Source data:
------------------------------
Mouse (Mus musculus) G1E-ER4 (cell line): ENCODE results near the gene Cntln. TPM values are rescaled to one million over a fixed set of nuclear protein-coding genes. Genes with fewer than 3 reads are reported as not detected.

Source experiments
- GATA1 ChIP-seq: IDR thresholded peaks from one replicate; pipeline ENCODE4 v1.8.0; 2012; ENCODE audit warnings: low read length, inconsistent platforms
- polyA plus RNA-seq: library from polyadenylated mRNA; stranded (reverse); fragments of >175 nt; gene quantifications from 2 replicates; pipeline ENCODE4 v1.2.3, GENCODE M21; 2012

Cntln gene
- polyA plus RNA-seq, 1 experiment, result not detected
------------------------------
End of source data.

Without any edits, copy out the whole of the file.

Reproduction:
Mouse (Mus musculus) G1E-ER4 (cell line): ENCODE results near the gene Cntln. TPM values are rescaled to one million over a fixed set of nuclear protein-coding genes. Genes with fewer than 3 reads are reported as not detected.

Source experiments
- GATA1 ChIP-seq: IDR thresholded peaks from one replicate; pipeline ENCODE4 v1.8.0; 2012; ENCODE audit warnings: low read length, inconsistent platforms
- polyA plus RNA-seq: library from polyadenylated mRNA; stranded (reverse); fragments of >175 nt; gene quantifications from 2 replicates; pipeline ENCODE4 v1.2.3, GENCODE M21; 2012

Cntln gene
- polyA plus RNA-seq, 1 experiment, result not detected